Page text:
But to hear the protests being made over the Federal Communications Commission plan to roll back “net neutrality” regulations issued in 2015, you’d think the FCC is set to end the internet as we know it at its coming meeting.
The Seattle Times editorialized in horror over the FCC’s “Orwellian” decision, the New York Times worried it would make the web “pay-to-play,” and one congressional Democrat swore the GOP would “pay a heavy price if they keep moving in the direction they’re moving.”
The “net neutrality” regulations at issue were instituted in 2015 by the Obama FCC, which claimed they were needed to ensure internet service providers do not harm advertisers and consumers by manipulating internet service — slowing it down or speeding it up for some users, or blocking access to particular domains.
The underlying justification goes something like this: “We can’t trust consumers to know what’s best for themselves, or businesses to provide it, so the government will take everything over.”
Left unexplained is how, in the decades leading up to these rules, the internet grew increasingly free and open, providing users with an unrestricted wealth of websites at a low cost, thanks to competition among internet service providers. Also unexplained: Why, since the FCC took your internet into its control, has investment in broadband access fallen?
The first time the FCC tried to take over the internet under the guise of “net neutrality,” it lost in court. So the Obama administration redefined the internet by using a decrepit 1930s “public utility” regulation that let the FCC impose control by bureaucratic fiat. So the partisans of Big Government achieved a federal stranglehold over free speech online — in the name of preserving free speech online.
This is not net neutrality, but net totality. One of its top advocates is a radical Illinois professor, Robert McChesney, who calls democratic socialism “a very good foundation for what we should be fighting for today.” McChesney co-founded Free Press, an advocacy group central to the net neutrality campaign. Thanks to generous support from foundations that enjoy fortunes built by capitalists, not socialists, Free Press now has two dozen staffers and an annual budget of about $3 million, when you count its 501(c)(4) advocacy arm.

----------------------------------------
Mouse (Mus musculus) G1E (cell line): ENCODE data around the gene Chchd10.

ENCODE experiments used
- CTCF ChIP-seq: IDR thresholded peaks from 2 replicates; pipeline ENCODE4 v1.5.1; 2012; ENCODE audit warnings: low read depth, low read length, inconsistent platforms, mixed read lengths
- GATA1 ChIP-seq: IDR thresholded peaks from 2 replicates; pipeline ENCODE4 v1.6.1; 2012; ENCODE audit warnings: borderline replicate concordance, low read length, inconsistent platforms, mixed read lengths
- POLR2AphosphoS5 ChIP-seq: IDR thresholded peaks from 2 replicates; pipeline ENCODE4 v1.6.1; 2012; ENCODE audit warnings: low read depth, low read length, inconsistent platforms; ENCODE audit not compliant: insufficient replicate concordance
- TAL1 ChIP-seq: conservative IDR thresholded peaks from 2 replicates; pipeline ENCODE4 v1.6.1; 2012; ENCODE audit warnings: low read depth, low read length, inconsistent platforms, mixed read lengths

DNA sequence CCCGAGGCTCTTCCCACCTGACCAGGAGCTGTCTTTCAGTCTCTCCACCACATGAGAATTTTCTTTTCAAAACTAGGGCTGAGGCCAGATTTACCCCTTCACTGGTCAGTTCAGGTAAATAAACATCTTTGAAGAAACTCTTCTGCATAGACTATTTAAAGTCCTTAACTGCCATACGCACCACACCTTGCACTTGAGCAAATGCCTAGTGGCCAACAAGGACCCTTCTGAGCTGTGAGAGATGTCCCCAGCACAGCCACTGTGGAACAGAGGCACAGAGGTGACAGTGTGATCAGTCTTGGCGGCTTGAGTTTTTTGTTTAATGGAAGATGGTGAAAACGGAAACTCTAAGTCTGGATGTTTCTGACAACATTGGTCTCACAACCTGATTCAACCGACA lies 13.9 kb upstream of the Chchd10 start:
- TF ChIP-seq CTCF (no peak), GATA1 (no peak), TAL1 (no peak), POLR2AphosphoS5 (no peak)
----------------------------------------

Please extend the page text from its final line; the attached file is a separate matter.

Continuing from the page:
If you’re looking for a cabal of wealthy interests intent on manipulating free speech on the internet — and elsewhere — you can find it among the billionaire foundations that support McChesney.
Before the net neutrality crusade, the same big-dollar donors schemed for the Bipartisan Campaign Reform Act of 2002, aka “McCain-Feingold,” which seriously limits free speech — including that of bloggers and other internet commentators.
John Fund documented in the Wall Street Journal how a small coalition of big foundations, fresh from their McCain-Feingold victory against free speech, progressed to stifling the internet with the net neutrality crusade. Just as before, they created the illusion of grassroots support, even though little evidence exists that “the public is demanding these rules,” Fund notes.
Of the eight foundations that funded the overwhelming majority of campaign finance “reform” efforts, Fund reports, six are top net neutrality funders, including the Ford Foundation and George Soros’s Open Society Institute. (All six fund Free Press.)
Worse, these donors worked hand in glove with the Obama administration to foist regulation on the internet. The cabal, Fund concludes, “paid for research that backed its views, paid activists to promote the research, saw its allies installed in the FCC and other key agencies, and paid for the FCC research that evaluated the research they had already paid for. Now they have their policy. That’s quite a coup.”
No wonder these liberal donors and advocacy groups reel at the thought of the feds’ undoing net neutrality. A loss here would set back years of gains and slash their return on investment.
But that loss will be good for those who don’t want to stifle Americans’ free speech and who do trust consumers to drive hard bargains with service providers. Expect continued gains in the internet marketplace and in the larger war for free speech.